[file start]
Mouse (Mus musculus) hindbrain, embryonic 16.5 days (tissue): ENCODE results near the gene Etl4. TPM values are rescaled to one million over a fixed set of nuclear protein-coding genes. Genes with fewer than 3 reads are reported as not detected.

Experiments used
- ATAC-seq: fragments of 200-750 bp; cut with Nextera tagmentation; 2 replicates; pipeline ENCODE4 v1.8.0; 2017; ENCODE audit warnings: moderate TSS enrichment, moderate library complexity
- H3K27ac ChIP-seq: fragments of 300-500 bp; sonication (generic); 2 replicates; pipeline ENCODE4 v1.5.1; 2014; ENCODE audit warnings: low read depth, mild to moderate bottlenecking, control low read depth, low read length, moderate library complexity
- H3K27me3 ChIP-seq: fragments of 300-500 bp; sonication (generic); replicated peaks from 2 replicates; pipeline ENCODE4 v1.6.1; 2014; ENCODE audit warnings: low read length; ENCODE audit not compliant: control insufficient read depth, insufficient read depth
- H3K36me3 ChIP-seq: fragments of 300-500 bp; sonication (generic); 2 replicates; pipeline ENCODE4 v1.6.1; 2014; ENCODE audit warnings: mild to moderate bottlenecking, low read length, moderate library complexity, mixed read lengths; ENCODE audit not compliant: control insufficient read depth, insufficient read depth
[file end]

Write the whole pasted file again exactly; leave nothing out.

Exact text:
Mouse (Mus musculus) hindbrain, embryonic 16.5 days (tissue): ENCODE results near the gene Etl4. TPM values are rescaled to one million over a fixed set of nuclear protein-coding genes. Genes with fewer than 3 reads are reported as not detected.

Experiments used
- ATAC-seq: fragments of 200-750 bp; cut with Nextera tagmentation; 2 replicates; pipeline ENCODE4 v1.8.0; 2017; ENCODE audit warnings: moderate TSS enrichment, moderate library complexity
- H3K27ac ChIP-seq: fragments of 300-500 bp; sonication (generic); 2 replicates; pipeline ENCODE4 v1.5.1; 2014; ENCODE audit warnings: low read depth, mild to moderate bottlenecking, control low read depth, low read length, moderate library complexity
- H3K27me3 ChIP-seq: fragments of 300-500 bp; sonication (generic); replicated peaks from 2 replicates; pipeline ENCODE4 v1.6.1; 2014; ENCODE audit warnings: low read length; ENCODE audit not compliant: control insufficient read depth, insufficient read depth
- H3K36me3 ChIP-seq: fragments of 300-500 bp; sonication (generic); 2 replicates; pipeline ENCODE4 v1.6.1; 2014; ENCODE audit warnings: mild to moderate bottlenecking, low read length, moderate library complexity, mixed read lengths; ENCODE audit not compliant: control insufficient read depth, insufficient read depth